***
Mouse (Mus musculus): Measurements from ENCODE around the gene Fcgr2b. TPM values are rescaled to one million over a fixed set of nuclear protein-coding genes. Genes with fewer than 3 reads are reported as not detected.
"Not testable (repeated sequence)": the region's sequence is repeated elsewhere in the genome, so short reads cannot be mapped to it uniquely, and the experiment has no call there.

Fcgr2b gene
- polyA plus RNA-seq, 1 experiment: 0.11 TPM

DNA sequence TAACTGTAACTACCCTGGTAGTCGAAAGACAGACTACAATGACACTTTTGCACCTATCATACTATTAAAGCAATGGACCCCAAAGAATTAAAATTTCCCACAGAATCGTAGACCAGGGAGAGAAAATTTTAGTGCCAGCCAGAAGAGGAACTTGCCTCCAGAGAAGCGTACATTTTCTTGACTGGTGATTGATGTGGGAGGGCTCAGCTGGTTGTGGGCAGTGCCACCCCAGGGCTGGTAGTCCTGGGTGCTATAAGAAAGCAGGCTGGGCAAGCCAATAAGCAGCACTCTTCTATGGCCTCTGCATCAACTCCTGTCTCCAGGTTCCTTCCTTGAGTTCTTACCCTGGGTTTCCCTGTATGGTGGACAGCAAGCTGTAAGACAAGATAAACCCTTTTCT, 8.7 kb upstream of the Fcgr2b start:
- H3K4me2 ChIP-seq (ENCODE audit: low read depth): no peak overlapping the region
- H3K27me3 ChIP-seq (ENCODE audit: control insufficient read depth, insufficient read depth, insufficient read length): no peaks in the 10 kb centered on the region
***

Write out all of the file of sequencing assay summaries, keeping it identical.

Mouse (Mus musculus): Measurements from ENCODE around the gene Fcgr2b. TPM values are rescaled to one million over a fixed set of nuclear protein-coding genes. Genes with fewer than 3 reads are reported as not detected.
"Not testable (repeated sequence)": the region's sequence is repeated elsewhere in the genome, so short reads cannot be mapped to it uniquely, and the experiment has no call there.

Fcgr2b gene
- polyA plus RNA-seq, 1 experiment: 0.11 TPM

DNA sequence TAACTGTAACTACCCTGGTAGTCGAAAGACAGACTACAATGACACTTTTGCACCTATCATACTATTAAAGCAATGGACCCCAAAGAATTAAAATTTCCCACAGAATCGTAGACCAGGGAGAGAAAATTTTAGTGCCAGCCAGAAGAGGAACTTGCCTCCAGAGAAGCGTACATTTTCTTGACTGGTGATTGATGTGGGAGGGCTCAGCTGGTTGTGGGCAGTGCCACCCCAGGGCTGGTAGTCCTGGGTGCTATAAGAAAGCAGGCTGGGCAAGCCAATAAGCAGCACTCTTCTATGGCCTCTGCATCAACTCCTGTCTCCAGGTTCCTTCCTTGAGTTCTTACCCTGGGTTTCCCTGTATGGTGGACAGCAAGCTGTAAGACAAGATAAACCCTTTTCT, 8.7 kb upstream of the Fcgr2b start:
- H3K4me2 ChIP-seq (ENCODE audit: low read depth): no peak overlapping the region
- H3K27me3 ChIP-seq (ENCODE audit: control insufficient read depth, insufficient read depth, insufficient read length): no peaks in the 10 kb centered on the region